Boundary pixels of rivers are subject to a spectral mixture that limits the accuracy of river areas extraction using conventional hard classifiers. To address this problem, unmixing and super-resolution mapping (SRM) are conducted in two steps, respectively, for estimation and then spatial allocation of water fractions within the mixed pixels. Optimal band analysis for the normalized difference water index (OBA-NDWI) is proposed for identifying the pair of bands for which the NDWI values yield the highest correlation with water fractions. The OBA-NDWI then incorporates the optimal NDWI as predictor of water fractions through a regression model. Water fractions obtained from the OBA-NDWI method are benchmarked against the results of simplex projection unmixing (SPU) algorithm. The pixel swapping (PS) algorithm and interpolation-based algorithms are also applied on water fractions for SRM. In addition, a simple modified binary PS (MBPS) algorithm is proposed to reduce the computational time of the original PS method. Water fractions obtained from the proposed OBA-NDWI method are demonstrated to be in good agreement with those of SPU algorithm (R2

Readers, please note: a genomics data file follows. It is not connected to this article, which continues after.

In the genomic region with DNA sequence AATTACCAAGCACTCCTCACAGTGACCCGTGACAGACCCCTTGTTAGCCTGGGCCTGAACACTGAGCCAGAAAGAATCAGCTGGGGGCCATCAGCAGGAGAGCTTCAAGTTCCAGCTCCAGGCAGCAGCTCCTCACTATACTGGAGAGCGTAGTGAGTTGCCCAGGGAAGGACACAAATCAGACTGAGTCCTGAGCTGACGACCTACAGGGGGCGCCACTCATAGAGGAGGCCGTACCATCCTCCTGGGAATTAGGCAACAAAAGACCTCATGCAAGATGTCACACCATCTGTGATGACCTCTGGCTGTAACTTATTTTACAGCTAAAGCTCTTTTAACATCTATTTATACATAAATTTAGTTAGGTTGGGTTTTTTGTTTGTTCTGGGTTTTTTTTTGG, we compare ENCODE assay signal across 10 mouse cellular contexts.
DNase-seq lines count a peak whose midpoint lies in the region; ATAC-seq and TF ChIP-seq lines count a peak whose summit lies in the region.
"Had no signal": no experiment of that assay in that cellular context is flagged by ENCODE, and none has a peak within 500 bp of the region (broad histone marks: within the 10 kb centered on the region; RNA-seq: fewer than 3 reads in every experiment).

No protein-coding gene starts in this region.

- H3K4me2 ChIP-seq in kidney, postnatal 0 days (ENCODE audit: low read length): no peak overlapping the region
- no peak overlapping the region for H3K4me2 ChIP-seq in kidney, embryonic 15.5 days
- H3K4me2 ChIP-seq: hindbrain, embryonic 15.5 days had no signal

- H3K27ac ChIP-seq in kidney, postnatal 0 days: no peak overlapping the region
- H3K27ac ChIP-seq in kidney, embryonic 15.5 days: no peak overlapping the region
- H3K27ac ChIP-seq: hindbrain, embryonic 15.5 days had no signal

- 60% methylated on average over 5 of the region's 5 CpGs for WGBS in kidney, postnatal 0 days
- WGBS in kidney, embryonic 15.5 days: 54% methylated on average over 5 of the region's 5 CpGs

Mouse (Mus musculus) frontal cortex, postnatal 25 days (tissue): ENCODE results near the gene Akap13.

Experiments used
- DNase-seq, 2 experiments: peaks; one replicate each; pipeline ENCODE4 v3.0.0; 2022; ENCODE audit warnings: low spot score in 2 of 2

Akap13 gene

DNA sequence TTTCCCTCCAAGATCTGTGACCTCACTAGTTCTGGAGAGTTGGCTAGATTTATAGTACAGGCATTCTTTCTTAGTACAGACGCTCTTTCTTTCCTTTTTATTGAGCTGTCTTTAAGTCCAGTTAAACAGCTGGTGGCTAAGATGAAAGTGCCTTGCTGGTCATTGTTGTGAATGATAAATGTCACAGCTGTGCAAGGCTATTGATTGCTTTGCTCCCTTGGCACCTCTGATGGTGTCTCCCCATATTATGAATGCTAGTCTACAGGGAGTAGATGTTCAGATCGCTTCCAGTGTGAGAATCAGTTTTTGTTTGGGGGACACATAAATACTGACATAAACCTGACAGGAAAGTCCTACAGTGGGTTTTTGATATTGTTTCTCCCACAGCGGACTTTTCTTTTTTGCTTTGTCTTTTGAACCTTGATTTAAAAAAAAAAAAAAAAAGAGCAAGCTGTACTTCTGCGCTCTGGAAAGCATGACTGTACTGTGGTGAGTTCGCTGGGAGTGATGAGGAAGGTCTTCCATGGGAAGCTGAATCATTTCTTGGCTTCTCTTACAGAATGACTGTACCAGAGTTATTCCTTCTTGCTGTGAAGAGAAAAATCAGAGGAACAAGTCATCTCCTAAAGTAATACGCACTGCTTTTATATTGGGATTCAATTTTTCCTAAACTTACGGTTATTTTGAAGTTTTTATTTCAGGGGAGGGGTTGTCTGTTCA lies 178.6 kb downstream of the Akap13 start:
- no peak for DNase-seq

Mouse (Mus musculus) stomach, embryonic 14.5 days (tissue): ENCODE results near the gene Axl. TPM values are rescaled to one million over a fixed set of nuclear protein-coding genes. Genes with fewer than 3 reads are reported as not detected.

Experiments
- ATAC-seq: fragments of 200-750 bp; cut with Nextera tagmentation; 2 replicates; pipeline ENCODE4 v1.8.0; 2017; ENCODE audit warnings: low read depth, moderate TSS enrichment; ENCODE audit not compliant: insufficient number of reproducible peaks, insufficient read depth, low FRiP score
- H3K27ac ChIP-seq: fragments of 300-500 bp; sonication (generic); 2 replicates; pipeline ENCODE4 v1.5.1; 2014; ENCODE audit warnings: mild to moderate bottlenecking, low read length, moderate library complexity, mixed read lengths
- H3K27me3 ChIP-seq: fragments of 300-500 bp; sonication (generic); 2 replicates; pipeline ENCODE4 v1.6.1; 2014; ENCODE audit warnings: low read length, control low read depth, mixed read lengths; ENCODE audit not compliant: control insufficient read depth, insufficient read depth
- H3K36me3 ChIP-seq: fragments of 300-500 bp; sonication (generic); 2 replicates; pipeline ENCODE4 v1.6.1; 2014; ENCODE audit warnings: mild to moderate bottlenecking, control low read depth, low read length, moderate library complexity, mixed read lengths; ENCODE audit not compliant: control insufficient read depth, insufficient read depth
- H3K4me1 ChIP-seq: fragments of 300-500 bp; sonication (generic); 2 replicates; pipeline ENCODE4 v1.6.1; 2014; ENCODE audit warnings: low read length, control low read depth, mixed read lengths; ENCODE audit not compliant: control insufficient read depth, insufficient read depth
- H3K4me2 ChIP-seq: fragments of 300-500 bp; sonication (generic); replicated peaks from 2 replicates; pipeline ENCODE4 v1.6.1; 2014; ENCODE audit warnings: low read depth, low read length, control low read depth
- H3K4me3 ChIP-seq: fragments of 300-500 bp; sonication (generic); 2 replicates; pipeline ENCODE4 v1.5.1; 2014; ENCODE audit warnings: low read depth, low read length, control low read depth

= 0.9, RMSE = 7% for eight-band WorldView-3 (WV-3) image and R2
= 0.87, RMSE = 9% for GeoEye image). The spectral bands of WV-3 provide a wealth of choices through the proposed OBA-NDWI to estimate water fractions. The interpolation-based and MBPS methods lead to sub-pixel maps comparable with those obtained using the PS algorithm, while they are computationally more effective. SRM algorithms improve user/producer accuracies of river areas by about 10% with respect to conventional hard classification.
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